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Thread: NSWC testing on gas systems. CARBINE VS MID-LENGTH

  1. #31
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    Quote Originally Posted by sinister View Post
    Accuracy starts to degrade quicker on the 7" carbine gas length as the downrange side of the gas port erodes quicker. You're talking a significant port pressure delta in those two inches' difference between 7 and 9 inches.
    I used to have those charts... out of quick load. They'd show the pressure levels throughout the barrel... 3-5k reduction from carbine to mid if I remember right.
    "You people have too much time on your hands." - scottryan

  2. #32
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    Armalite had a very good pressure curve graphic posted on their tech notes. This is a variation (63-grains being close to legacy M855 Green Tip):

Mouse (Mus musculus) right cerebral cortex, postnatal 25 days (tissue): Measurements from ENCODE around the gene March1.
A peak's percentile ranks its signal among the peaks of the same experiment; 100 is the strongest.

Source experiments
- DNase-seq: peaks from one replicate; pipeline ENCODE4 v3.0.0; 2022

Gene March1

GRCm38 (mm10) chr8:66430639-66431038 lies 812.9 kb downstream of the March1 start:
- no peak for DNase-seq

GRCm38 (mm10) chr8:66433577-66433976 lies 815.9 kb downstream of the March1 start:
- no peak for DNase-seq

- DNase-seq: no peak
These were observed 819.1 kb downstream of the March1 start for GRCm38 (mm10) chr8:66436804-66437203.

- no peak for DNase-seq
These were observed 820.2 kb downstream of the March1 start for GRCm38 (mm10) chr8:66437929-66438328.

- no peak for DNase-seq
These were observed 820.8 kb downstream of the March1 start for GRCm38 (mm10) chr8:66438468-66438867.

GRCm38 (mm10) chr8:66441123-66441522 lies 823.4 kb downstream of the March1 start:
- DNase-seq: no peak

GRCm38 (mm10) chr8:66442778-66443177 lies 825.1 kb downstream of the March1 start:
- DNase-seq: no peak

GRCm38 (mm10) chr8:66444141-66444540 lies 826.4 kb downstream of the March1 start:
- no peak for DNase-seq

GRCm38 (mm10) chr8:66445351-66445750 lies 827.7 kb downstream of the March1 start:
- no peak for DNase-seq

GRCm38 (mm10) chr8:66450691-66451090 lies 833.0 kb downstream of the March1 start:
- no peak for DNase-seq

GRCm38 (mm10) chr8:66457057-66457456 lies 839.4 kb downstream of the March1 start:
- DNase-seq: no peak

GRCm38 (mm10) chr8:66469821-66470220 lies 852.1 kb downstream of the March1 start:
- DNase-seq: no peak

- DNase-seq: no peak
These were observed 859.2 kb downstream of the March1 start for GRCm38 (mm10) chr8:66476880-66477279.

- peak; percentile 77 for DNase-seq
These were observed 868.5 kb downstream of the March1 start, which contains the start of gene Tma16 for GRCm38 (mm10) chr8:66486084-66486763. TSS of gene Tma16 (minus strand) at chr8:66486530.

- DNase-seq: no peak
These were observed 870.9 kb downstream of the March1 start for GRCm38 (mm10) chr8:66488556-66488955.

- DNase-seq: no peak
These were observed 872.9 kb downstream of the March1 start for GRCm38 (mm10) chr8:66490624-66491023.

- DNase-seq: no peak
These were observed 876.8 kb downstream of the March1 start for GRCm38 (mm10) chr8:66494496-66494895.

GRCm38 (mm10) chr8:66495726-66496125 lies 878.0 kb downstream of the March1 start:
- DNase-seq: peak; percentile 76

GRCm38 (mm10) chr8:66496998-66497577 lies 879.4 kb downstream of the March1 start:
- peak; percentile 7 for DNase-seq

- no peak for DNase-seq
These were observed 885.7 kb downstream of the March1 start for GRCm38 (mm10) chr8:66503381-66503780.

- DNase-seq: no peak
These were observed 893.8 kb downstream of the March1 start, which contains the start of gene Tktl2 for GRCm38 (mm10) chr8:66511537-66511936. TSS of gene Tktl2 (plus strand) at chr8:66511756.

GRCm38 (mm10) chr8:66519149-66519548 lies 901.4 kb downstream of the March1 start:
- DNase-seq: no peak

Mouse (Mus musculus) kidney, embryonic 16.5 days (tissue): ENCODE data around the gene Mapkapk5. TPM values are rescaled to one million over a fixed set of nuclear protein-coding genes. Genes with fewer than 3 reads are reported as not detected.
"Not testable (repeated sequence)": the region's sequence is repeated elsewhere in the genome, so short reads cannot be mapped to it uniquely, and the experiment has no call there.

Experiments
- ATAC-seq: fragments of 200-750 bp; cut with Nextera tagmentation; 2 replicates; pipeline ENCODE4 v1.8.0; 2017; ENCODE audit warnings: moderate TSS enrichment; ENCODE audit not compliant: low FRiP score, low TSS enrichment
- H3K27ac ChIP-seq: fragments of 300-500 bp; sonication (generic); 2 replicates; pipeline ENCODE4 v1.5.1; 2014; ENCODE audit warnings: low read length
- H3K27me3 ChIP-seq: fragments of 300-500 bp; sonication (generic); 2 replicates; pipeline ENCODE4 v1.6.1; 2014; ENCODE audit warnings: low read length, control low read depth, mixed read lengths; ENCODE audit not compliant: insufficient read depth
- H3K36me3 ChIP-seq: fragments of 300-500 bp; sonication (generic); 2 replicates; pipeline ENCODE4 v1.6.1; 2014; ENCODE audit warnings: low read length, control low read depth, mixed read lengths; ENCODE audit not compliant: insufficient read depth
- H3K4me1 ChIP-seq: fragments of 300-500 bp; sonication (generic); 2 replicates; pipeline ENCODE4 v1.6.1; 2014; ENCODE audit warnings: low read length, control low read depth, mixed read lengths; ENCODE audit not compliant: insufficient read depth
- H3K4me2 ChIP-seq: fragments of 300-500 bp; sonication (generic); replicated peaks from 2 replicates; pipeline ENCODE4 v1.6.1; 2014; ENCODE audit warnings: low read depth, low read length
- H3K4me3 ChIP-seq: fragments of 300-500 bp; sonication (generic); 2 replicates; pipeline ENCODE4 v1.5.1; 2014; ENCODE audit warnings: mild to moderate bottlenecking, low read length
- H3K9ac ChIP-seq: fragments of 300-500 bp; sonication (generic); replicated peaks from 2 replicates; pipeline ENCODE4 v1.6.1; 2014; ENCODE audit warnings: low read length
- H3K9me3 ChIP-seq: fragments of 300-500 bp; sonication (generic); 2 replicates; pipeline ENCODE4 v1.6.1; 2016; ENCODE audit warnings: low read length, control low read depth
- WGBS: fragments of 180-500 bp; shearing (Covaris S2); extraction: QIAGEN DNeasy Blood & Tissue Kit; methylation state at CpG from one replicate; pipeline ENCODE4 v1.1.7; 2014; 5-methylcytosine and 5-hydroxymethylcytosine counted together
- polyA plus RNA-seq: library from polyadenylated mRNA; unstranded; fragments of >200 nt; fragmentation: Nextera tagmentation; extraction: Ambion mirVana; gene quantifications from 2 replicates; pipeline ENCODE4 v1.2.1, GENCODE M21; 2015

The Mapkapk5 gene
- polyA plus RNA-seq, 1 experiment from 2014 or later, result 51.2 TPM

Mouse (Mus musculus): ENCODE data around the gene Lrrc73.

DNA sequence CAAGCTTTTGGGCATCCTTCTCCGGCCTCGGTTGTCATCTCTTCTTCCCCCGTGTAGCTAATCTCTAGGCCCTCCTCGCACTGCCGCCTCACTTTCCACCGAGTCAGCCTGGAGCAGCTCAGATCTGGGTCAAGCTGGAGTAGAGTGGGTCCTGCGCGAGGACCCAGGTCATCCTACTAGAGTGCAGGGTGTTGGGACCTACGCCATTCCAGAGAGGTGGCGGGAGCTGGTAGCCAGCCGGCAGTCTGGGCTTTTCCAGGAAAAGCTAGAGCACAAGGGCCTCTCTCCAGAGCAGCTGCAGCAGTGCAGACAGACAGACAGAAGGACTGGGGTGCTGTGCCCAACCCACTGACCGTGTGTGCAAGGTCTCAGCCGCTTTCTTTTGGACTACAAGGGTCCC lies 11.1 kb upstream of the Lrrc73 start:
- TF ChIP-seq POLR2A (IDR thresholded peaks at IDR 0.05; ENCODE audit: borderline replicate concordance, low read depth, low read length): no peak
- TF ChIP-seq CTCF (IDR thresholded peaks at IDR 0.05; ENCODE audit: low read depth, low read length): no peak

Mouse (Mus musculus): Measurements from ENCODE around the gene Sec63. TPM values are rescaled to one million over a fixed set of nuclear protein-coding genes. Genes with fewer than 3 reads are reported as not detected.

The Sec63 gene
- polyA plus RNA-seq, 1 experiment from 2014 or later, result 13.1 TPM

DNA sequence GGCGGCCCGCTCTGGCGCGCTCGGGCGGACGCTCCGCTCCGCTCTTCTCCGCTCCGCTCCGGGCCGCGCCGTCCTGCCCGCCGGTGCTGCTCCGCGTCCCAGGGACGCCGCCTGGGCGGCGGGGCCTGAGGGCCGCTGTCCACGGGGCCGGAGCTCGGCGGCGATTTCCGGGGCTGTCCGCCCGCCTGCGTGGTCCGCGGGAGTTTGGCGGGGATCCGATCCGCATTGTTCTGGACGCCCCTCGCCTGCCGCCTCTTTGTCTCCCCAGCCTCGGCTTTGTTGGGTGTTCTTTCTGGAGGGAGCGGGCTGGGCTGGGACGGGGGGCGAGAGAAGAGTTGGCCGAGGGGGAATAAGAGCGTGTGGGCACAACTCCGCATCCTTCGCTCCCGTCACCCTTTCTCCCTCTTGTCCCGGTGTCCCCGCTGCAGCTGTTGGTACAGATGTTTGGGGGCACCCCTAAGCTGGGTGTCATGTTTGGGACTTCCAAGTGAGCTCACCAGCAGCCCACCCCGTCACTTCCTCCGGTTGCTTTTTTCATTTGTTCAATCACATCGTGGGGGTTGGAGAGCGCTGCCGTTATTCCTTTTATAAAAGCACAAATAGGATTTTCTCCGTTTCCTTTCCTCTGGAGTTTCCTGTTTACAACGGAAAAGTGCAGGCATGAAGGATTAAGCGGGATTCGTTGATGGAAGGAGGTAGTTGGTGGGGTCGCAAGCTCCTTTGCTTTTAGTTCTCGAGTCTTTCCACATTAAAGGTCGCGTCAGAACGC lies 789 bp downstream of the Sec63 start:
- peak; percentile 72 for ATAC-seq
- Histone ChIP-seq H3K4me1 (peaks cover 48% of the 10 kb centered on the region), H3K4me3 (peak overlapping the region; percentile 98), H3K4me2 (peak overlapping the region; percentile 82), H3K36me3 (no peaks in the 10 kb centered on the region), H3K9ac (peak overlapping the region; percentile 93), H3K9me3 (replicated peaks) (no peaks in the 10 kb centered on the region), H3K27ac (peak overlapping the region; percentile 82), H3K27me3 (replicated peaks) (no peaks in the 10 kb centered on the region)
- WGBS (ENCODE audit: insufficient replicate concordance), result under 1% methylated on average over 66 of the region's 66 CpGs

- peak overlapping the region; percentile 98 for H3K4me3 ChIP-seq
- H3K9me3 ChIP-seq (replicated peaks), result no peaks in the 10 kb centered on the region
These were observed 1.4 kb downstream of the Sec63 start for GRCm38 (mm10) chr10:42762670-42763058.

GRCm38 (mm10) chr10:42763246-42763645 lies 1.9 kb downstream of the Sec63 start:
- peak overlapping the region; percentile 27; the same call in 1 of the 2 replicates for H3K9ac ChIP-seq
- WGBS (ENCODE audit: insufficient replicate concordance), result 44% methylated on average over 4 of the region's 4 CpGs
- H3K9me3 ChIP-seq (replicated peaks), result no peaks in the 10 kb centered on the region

3. #33
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    Quote Originally Posted by ABNAK View Post
    That MIGHT, maybe, be the only answer that makes sense. i.e. it's CHF vs non-CHF. Maybe......

    EDIT: *might* affect accuracy but not velocity.

    Wonder who made the CHF barrels for this test?
    If you have a projectile that enters the rifling at an non optimal angle due to a less than concentric chamber, muzzle velocity wonít be affected but downrange performance of that ever so slightly deformed round with an ever so slight oblong movement to its spiral rotation will show degraded accuracy and probably velocity.